AWOL's Guide to Getting Outside During the Government Shutdown

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UPDATE!
The Government has been reopened, but there is still some level of uncertainty whether or not it will be closed again. This Article still shares good info for being a better steward of the outdoors. Read on and enjoy!
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The government shutdown is causing a lot of drama and real-world struggles for many Americans right now and the impact will linger even after it ends. Many outdoor hotspots sit on national/federal land which is currently going unmanned and unmaintained. If you're planning some time outside, here are a few tips to help you get outdoors without putting more stress on these areas and the natural habitats while they're being unsupervised. 

1. Give some love to local, county, and state parks: You'll be surprised how much adventure your local, county, and state parks can offer and visiting these parks will really help take the pressure off our national lands for the time being. 

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2. If you must go to National Land, pack it in, and pack it out. And we mean everything💩: Although some areas are locked up and gated, most national and federal land is still accessible during the shutdown. If you must head out into these areas, become a superstar of leave no trace. Everything you take in, bring back out with you, including your "business." And if at all possible, leave any sites or areas you play in better than you found it.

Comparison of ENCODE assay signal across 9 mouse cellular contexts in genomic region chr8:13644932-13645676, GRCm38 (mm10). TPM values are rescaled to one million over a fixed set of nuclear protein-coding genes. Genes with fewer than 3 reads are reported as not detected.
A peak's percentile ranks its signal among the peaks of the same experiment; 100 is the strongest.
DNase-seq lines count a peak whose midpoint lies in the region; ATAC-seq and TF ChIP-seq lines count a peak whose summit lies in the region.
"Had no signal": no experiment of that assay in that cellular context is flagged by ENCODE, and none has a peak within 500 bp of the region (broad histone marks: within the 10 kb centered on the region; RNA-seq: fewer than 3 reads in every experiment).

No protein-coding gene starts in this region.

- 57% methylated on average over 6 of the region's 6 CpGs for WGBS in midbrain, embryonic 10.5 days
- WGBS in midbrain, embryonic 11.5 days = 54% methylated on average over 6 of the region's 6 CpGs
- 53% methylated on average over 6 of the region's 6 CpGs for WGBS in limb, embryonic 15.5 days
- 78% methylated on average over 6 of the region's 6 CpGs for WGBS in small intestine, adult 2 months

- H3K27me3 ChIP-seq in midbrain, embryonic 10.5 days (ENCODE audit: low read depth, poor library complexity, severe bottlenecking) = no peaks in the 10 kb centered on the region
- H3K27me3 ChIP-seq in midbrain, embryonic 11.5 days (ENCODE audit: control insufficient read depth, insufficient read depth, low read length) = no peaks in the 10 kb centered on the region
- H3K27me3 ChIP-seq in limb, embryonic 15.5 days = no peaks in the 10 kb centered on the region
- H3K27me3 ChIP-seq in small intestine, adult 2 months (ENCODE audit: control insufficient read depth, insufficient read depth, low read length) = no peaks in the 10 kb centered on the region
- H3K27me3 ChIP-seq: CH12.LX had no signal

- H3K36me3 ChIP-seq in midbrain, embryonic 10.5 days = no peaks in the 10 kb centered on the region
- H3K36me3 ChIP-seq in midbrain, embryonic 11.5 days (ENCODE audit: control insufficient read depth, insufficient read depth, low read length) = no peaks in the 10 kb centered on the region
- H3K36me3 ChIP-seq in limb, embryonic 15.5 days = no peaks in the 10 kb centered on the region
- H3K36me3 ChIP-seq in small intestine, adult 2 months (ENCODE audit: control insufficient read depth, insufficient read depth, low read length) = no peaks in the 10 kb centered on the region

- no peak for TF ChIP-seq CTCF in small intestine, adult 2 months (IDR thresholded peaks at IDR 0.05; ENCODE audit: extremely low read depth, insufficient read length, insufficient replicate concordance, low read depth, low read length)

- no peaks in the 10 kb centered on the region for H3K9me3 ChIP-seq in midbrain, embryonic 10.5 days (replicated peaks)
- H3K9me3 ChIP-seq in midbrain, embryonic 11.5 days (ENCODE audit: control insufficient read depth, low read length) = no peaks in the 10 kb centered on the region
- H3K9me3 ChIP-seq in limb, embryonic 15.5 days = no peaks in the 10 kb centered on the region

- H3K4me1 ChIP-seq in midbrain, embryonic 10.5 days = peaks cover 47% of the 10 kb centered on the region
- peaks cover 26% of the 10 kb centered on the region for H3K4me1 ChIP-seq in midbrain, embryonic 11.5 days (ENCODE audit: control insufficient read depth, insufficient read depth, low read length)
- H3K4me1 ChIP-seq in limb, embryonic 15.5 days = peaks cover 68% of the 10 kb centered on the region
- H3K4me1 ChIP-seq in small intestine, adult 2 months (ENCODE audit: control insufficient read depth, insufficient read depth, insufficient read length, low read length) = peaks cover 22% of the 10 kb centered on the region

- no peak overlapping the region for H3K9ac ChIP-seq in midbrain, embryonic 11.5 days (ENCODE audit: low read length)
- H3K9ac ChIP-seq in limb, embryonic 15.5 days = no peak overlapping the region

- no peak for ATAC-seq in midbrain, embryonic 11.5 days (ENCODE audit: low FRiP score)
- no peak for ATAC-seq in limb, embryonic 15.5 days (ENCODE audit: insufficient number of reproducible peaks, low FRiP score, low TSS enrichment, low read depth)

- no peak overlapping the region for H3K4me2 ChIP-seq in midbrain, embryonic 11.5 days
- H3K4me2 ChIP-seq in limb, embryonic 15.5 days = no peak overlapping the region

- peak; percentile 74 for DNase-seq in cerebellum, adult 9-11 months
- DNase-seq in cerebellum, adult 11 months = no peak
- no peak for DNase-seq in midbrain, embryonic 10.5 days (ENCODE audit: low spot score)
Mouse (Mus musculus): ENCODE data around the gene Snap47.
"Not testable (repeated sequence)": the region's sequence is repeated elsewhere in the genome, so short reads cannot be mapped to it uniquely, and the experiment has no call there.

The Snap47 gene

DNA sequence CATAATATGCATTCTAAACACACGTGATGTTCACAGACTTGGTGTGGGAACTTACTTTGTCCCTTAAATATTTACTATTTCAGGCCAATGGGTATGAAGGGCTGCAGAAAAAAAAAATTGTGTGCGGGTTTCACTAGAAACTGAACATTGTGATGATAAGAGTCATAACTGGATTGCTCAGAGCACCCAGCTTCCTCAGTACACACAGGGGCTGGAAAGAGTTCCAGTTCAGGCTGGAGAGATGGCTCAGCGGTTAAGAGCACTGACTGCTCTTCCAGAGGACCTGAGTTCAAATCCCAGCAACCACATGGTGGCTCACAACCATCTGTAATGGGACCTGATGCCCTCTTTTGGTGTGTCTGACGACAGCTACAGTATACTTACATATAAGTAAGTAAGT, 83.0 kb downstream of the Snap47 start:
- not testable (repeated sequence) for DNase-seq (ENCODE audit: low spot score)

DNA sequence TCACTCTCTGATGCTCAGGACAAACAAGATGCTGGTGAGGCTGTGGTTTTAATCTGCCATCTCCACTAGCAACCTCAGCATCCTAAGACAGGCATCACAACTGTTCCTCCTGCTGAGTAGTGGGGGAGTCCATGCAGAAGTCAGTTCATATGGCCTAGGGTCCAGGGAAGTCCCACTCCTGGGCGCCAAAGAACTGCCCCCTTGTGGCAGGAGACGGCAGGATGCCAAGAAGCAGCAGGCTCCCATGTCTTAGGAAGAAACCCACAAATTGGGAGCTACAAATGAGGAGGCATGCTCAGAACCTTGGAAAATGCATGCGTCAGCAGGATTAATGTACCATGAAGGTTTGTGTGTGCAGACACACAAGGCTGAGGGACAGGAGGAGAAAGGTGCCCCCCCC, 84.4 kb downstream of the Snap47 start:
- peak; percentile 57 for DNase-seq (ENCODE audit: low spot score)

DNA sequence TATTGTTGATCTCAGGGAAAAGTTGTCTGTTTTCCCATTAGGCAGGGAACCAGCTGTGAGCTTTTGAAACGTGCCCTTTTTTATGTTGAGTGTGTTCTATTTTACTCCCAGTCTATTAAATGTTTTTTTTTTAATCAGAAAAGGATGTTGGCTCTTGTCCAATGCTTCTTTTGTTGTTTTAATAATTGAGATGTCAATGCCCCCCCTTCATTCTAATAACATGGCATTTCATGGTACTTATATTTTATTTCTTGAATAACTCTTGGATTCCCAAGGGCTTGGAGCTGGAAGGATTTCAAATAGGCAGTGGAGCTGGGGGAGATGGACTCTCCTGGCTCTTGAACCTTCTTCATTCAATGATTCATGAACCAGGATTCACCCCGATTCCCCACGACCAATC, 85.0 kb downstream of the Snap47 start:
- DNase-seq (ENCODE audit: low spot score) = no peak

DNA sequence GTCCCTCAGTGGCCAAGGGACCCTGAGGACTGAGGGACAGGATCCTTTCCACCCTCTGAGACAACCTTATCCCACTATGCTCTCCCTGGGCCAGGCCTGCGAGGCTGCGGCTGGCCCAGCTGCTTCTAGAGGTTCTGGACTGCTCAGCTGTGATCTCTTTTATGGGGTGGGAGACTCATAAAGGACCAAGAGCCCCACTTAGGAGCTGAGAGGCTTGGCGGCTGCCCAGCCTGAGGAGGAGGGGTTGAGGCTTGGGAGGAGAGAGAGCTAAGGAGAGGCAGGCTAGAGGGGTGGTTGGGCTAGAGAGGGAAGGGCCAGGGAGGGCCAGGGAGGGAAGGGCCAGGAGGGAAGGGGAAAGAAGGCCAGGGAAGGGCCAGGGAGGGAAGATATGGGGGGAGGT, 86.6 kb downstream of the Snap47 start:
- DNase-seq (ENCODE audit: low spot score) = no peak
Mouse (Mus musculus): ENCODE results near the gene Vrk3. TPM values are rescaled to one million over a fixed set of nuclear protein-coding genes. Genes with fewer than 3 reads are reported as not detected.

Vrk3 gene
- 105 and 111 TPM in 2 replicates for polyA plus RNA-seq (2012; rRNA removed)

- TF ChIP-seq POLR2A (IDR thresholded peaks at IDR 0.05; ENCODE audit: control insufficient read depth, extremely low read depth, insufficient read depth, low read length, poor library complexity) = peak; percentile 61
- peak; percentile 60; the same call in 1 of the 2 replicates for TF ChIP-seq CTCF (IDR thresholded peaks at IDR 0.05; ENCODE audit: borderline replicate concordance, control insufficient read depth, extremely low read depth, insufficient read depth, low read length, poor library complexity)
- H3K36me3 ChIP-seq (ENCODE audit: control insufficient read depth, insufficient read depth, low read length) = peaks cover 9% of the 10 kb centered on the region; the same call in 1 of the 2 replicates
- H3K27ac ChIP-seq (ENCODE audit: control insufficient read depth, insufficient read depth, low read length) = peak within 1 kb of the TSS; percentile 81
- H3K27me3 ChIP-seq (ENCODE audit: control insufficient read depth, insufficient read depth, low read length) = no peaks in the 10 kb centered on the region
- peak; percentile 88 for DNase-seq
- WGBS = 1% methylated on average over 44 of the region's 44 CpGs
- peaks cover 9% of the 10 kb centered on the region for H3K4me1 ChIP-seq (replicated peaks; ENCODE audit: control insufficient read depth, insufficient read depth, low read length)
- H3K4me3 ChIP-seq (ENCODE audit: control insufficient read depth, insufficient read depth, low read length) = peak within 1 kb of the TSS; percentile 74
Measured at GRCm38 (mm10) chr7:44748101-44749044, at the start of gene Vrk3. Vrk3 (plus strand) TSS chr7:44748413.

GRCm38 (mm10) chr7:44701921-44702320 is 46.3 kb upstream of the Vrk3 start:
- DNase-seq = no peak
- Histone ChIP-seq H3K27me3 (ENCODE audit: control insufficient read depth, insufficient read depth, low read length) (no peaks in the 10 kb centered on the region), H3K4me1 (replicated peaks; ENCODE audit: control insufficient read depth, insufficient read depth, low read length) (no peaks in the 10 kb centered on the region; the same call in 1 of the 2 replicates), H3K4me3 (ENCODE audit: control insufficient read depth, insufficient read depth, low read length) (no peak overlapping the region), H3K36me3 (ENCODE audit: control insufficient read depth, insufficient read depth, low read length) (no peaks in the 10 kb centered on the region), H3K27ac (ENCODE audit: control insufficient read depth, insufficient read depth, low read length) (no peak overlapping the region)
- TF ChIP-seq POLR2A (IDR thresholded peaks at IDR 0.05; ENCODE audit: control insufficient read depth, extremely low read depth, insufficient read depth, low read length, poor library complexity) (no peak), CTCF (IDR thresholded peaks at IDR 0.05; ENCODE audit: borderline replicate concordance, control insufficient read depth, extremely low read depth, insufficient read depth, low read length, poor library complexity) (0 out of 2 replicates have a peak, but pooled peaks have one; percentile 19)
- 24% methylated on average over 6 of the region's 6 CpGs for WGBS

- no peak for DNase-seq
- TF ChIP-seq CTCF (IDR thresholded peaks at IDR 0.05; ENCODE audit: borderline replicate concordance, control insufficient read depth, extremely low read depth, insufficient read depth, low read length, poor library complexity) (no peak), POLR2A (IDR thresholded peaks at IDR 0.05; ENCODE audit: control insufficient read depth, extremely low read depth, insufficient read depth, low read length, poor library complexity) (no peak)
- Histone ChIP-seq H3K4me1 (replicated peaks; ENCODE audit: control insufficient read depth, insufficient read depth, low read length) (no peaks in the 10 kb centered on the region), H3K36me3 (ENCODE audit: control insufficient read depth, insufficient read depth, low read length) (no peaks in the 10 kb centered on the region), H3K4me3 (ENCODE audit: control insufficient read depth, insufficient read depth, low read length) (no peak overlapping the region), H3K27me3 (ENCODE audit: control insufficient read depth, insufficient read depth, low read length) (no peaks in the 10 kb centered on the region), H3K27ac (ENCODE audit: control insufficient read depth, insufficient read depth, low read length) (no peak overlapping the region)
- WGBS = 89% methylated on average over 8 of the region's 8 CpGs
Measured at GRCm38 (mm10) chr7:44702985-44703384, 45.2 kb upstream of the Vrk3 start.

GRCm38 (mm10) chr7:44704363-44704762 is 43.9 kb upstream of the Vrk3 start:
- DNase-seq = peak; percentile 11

3. Lend a helping hand: Again, if you must head out into national lands, if you have the tools or the time, help make things cleaner or safer for the next person. This can be, carrying an extra trash bag to pick up garbage along the way or emptying a waste bins that are overflowing near trailheads, campsites, or parking lots. You can also step it up a notch by taking a hatchet or small saw along with you and cutting any small trees or limbs that you find obstructing trails or roads.

Just remember!!! Don't do anything that might be dangerous to you or others even if you mean well. Safety crews are on short supply right now so if you get hurt in the woods, it might take much longer for someone to come help. 

4. Share Mindful Outdoors'ing With Friends and Strangers: Not everyone is educated or experienced in leave no trace or low impact adventuring so if you have the knowledge, share it with as many people as you can. Our natural areas are more vulnerable than you think so without federal workers standing guards, things could get bad, quick. It's our job to have mother natures back until those who work to keep these places clean and safe for us to use are able to return to work. And even then, we should be doing our part to help take care and protect our natural playgrounds so generations from now, they too can enjoy the same outdoor places we do.

5. Don’t Rush In Once Things Open Back Up: Even once the government reopens, national parks aren’t going to be 100% right away. We encouraging you to revert to tip #1 on our list and keep opting for other outdoor destinations for a few weeks. This will give federal employees time to assess their parks, play catch up with maintenance, and whatever else they may have to do after being furloughed for over a month now.

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